of the far-flung domain. The early Roman law (the jus civile) applied only to Roman citizens.

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It was totally unable to provide a relevant background for an

expanding, developing nation. This need was served by the creation and progressive augmentation of the jus gentium.

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European International Law

Even during the Middle Ages in Western Europe international law existed..

When strong centralized states, such as England, Spain, France began to emerge, claiming

unrestricted sovereignty and no longer submitting to a superior authority, new international standards evolved..

This was followed by the development of the

sovereign state, in reality in Spain and, in the transition to the seventeenth century, also in France.

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Peace of Westphalia

Features of European international law in state practice after 1648 In state practice, the year 1648 marking the Peace of Westphalia is considered as a watershed, at least in Europe where a new political order was created, to be replaced only after the defeat of Napoleon by the Vienna Congress of 1815.

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French and British Revolutions

Freedom &

Self Determination Industrial Revolution

The French Revolution of 1789, however,

had profoundly

challenged the basis of the existing system by advocating the

ideas of freedom and self-determination of people

Between about 1750 and 1850, the United Kingdom experienced the first industrial

revolution.

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Colonization and the relation to non-European

powers

The nature of international law in the age of European colonization of the world, was the relationship of European states, unified by Christianity, to non-European powers.

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The Western hemisphere…

The American Declaration of

Independence of 1776, invoking the principle of self-determination, had led to the recognition after seven years of war of a new subject of international law by the mother country,

followed at the beginning of the

nineteenth century by the independence of Latin-American states from Spain and

Portugal.

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Theories of International Law

Naturalists Positivists

These writers agreed that the basic principles of all law were derived, not from any deliberate human

choice or decision, but from principles of justice which had a universal and eternal validity and which could be discovered by pure reason;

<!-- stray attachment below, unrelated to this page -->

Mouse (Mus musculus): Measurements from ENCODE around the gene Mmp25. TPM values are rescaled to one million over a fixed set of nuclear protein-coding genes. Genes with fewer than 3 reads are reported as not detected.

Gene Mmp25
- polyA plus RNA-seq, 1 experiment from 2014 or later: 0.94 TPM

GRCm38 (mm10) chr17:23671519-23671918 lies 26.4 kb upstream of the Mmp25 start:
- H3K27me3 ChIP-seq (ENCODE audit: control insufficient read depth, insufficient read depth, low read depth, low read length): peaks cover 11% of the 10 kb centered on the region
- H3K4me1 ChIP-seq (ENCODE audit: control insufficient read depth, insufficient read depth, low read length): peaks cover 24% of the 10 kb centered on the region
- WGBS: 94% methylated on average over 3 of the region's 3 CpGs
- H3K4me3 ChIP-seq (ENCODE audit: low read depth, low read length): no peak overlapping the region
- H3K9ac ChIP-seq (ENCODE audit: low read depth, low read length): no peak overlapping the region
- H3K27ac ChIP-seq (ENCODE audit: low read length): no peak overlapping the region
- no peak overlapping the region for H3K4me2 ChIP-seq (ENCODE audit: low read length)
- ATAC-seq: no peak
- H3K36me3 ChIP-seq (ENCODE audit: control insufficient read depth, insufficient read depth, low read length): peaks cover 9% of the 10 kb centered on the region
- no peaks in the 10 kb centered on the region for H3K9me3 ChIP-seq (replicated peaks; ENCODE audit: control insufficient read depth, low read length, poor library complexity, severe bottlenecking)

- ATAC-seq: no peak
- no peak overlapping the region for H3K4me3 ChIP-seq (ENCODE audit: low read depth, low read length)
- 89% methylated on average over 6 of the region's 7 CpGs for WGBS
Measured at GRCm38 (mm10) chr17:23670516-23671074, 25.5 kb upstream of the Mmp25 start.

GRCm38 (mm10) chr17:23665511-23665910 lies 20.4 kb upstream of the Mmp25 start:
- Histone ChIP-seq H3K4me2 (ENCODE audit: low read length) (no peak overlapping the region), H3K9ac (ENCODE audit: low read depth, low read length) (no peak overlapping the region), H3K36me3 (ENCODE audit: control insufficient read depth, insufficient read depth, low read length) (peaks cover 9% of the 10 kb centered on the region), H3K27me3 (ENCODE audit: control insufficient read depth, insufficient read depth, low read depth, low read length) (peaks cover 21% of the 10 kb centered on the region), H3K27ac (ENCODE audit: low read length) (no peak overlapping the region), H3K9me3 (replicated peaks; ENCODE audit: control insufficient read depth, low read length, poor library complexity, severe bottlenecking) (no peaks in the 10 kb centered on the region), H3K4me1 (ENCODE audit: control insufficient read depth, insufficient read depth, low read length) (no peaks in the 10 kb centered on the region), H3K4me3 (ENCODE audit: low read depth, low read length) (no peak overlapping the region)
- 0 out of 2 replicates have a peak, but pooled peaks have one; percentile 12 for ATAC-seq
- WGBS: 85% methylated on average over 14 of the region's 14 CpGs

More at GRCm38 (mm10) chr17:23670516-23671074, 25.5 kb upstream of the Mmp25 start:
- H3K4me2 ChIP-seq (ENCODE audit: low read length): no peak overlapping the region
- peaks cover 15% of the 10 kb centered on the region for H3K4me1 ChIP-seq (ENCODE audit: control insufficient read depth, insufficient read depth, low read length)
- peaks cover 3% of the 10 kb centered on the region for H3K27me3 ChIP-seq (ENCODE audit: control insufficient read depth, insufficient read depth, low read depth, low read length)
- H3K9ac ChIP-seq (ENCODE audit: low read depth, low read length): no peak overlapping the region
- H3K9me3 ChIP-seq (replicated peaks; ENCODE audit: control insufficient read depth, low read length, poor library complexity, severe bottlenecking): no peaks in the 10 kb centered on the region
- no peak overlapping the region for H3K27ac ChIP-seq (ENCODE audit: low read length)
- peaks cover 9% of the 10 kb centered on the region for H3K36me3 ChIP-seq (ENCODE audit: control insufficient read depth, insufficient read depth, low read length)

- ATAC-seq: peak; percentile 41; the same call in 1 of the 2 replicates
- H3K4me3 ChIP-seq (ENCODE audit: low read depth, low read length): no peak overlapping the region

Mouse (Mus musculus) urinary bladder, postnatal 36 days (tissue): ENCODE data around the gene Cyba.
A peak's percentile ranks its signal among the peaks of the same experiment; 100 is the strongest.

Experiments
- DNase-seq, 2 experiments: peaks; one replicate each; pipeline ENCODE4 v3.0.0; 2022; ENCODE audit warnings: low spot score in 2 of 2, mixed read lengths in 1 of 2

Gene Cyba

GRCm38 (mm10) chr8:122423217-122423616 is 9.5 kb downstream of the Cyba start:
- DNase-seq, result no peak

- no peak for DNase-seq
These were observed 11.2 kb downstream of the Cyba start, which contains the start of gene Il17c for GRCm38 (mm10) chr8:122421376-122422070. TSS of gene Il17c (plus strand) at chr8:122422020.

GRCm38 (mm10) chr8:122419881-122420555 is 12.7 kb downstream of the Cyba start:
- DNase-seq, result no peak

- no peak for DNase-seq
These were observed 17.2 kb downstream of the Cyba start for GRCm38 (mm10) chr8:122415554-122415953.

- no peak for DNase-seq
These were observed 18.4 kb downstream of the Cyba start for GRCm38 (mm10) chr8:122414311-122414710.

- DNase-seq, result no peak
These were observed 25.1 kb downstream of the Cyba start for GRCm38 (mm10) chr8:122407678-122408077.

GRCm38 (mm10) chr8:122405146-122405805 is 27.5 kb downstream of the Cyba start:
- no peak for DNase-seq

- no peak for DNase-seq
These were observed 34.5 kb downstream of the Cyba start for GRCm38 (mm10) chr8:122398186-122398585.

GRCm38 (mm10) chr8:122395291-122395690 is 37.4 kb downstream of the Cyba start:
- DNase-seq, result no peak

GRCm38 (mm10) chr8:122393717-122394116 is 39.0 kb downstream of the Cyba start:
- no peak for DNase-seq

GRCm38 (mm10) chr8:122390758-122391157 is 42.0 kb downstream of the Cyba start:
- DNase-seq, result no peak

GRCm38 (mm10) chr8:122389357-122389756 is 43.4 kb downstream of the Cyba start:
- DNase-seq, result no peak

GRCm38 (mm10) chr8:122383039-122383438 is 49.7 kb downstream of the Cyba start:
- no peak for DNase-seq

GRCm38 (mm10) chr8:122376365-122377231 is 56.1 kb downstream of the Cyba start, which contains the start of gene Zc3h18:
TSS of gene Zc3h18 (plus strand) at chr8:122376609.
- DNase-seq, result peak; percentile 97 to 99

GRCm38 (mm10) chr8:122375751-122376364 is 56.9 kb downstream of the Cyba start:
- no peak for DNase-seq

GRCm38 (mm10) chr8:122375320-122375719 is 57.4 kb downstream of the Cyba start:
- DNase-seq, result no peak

Law and justice were not the same thing, and laws might vary from time to time and from place to place, according to the

whim of the legislator.

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The theory of sovereignty

The theory of sovereignty began as an attempt to analyse the internal

structure of a state The theory dates back to the

sixteenth century and political scientists usually refer to the writings of Machiavelli (1469–

1527), Jean Bodin (1530–1596) and Thomas Hobbes (1588–

1679)

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Communist approaches to international law

Marxist theory described law and politics as the means whereby the ruling classes maintained their

domination of society. The essence of economic life was the ownership of the means of production, and all power flowed from this control.

Capital and labour were the opposing theses..

National states were dominated by the capitalist class and would have to disappear in the re-organising

process.

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New approaches to IL

Traditionally, international law has been understood in a historical manner and

studied chronologically. This approach was especially marked in the nineteenth century as international relations multiplied…

However, after the SecondWorldWar a growing trend appeared intent upon the analysis of power politics and the

comprehension of international relations in terms of the capacity to influence and

dominate.

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International Law is traditionally

concerned with the relations among states

‘Municipal law’ is the technical name given by international lawyers to the national or internal law of a state.

Which rule prevails in the case of conflict?

How do rules of international law take effect in the internal law of states?

International Law & Municipal Law

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Kelsen’s Grundnorm

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has a unitary perception of the ‘law’ and understands both international and

municipal law as forming part of one and the same legal order.

The most radical version of the monist approach was formulated by Kelsen.

Monist Theory – (Monism)

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Dualist (or pluralist) view assumes that international law and municipal law are two separate legal systems which exist independently of each other.

The central question then is whether one system is superior to the other.

International Law and municipal law operate in different areas

Dualist Theory - Dualism

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International law does not entirely ignore municipal law.

For instance, as we have seen, municipal law may be used as evidence of

international custom or of general

principles of law, which are both sources of international law

The attitude of international law to municipal law

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The attitude of municipal law to

international law is much less easy to summarize than the attitude of

international law to municipal law.

For one thing, the laws of different countries vary greatly in this respect.

The attitude of national legal systems to international law